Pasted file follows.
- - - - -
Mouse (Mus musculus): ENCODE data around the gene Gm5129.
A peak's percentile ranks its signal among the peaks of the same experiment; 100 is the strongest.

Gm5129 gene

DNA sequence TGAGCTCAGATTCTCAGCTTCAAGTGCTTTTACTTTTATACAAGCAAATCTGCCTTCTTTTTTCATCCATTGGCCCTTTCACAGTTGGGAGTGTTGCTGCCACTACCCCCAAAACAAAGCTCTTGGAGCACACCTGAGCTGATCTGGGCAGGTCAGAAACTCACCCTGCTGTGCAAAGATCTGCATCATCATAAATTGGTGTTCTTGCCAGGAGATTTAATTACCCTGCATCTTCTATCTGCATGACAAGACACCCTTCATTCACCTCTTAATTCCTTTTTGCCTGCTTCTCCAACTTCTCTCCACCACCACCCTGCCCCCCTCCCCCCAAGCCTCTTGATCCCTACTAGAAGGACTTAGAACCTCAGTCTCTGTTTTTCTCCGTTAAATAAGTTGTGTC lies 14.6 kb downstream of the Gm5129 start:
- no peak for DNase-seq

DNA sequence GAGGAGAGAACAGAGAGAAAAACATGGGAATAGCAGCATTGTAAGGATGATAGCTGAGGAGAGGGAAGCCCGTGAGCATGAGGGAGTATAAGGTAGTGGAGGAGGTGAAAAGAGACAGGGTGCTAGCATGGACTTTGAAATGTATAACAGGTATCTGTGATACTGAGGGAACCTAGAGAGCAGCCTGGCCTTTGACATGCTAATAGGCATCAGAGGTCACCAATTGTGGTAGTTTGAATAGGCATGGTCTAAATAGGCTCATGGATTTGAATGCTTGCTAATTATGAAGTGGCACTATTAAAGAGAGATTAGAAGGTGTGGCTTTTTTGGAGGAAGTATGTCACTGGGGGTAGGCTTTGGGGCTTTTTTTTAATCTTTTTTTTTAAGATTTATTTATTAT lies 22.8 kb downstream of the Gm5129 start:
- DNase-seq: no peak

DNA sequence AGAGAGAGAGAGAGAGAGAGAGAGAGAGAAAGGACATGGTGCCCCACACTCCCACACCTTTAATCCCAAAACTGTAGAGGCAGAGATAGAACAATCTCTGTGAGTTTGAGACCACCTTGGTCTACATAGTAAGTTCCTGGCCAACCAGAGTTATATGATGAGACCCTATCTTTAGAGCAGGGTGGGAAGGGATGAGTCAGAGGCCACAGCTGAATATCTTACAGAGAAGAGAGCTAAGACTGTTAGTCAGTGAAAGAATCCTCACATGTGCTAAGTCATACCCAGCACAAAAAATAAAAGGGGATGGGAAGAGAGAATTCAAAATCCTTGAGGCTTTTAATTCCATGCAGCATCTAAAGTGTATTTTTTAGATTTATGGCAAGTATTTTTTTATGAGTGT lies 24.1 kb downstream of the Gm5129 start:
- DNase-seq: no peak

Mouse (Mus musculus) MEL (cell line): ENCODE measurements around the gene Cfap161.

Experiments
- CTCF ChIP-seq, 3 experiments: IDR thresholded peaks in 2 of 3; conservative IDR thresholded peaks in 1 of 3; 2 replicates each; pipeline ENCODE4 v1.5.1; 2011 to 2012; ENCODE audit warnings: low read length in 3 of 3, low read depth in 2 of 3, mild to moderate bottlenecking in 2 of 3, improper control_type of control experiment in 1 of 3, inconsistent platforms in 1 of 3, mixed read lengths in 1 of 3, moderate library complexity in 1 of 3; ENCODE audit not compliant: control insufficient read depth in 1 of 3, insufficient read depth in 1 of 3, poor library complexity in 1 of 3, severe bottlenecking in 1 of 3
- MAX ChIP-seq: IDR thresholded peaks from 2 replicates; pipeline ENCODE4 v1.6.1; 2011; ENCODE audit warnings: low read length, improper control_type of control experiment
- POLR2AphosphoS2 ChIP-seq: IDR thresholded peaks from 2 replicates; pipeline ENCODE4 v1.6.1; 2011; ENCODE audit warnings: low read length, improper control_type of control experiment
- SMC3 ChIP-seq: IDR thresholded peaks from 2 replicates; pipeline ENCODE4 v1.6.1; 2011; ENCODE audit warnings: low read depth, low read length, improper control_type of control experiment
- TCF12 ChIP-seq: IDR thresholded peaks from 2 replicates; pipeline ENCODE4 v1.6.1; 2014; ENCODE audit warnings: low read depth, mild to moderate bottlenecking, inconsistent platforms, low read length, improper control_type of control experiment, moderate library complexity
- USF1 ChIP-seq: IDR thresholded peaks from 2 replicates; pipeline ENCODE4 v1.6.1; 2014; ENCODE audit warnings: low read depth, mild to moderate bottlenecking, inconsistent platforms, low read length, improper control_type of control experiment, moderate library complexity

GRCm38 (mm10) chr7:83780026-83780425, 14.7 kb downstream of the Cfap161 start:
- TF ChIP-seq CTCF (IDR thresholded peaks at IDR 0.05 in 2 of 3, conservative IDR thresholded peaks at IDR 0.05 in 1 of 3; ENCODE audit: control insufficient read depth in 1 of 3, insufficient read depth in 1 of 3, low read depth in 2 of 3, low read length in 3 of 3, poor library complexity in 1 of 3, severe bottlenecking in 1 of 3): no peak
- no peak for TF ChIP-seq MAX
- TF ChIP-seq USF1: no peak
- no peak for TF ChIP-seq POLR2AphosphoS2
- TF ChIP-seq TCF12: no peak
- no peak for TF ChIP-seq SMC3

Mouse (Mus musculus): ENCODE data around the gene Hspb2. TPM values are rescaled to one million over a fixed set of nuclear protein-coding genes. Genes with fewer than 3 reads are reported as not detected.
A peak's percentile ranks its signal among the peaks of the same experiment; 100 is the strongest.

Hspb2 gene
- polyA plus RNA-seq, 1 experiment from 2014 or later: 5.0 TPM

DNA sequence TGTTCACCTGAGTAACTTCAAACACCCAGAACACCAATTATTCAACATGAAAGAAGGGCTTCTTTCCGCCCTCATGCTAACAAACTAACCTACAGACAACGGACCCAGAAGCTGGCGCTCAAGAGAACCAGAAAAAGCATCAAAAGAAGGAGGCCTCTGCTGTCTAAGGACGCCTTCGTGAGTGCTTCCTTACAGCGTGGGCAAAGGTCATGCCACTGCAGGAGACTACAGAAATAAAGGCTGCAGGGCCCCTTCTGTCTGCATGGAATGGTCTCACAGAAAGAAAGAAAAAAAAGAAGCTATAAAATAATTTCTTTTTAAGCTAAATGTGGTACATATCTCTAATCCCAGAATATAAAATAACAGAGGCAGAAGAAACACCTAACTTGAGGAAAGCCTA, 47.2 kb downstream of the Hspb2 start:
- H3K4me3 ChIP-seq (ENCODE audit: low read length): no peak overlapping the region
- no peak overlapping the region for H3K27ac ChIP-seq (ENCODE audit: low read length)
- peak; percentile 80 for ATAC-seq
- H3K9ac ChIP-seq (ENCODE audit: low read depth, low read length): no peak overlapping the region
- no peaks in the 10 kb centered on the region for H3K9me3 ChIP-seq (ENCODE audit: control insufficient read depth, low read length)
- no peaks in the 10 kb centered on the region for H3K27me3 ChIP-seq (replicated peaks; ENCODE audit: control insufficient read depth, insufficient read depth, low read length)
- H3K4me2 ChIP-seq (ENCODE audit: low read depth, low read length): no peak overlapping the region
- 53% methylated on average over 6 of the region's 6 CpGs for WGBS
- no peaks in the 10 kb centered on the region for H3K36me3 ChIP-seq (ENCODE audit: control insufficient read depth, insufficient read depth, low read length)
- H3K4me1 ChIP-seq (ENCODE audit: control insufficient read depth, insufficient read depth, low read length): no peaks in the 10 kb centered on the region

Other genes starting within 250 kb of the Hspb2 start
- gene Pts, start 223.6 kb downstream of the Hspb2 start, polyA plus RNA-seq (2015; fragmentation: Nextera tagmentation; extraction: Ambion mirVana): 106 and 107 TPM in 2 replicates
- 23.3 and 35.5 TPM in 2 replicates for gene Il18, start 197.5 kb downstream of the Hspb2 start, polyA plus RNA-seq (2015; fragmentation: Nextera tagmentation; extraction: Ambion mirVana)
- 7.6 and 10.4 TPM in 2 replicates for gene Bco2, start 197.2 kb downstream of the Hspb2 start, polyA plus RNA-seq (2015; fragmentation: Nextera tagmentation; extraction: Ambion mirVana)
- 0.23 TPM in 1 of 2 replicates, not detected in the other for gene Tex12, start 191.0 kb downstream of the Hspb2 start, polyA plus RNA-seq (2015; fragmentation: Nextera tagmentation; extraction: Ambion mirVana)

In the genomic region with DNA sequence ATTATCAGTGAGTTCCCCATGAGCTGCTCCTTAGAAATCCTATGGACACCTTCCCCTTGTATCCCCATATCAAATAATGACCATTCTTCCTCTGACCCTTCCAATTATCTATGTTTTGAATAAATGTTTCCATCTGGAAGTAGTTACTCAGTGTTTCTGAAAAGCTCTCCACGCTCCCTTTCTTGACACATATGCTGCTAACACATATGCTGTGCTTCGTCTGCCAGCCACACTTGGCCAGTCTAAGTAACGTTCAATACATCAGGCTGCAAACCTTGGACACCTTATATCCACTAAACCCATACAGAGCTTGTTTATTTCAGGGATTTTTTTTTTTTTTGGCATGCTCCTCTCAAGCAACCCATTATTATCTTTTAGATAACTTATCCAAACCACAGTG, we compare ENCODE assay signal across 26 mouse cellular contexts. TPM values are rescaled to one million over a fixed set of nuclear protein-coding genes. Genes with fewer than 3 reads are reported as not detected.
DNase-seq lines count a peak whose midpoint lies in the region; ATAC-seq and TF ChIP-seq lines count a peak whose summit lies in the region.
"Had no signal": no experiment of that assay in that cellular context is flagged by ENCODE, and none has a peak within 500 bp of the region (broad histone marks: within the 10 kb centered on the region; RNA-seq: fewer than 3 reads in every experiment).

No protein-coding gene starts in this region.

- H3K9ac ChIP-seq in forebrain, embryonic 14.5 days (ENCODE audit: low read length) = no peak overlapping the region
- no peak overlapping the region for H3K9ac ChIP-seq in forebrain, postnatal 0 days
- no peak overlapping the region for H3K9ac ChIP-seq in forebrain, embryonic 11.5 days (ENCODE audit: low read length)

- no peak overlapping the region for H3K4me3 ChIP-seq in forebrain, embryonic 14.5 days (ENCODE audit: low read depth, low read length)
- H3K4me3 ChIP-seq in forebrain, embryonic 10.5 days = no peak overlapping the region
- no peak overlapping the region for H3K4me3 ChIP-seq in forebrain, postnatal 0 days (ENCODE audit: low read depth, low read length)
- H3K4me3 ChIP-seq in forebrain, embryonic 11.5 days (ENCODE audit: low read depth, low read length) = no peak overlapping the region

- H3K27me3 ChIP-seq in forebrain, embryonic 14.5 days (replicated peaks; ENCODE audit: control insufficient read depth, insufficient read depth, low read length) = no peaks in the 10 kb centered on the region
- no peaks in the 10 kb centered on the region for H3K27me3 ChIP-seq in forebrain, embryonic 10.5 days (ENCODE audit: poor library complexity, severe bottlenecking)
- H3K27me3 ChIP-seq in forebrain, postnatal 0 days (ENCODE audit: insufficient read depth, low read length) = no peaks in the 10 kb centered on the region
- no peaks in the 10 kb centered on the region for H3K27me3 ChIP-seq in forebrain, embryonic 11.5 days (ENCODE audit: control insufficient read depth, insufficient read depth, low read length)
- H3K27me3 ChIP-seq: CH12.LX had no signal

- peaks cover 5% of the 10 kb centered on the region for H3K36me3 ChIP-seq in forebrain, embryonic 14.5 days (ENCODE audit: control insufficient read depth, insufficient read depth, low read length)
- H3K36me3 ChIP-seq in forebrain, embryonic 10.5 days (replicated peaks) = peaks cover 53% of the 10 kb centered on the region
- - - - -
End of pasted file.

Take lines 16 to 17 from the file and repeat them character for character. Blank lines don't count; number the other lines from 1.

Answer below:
- TCF12 ChIP-seq: IDR thresholded peaks from 2 replicates; pipeline ENCODE4 v1.6.1; 2014; ENCODE audit warnings: low read depth, mild to moderate bottlenecking, inconsistent platforms, low read length, improper control_type of control experiment, moderate library complexity
- USF1 ChIP-seq: IDR thresholded peaks from 2 replicates; pipeline ENCODE4 v1.6.1; 2014; ENCODE audit warnings: low read depth, mild to moderate bottlenecking, inconsistent platforms, low read length, improper control_type of control experiment, moderate library complexity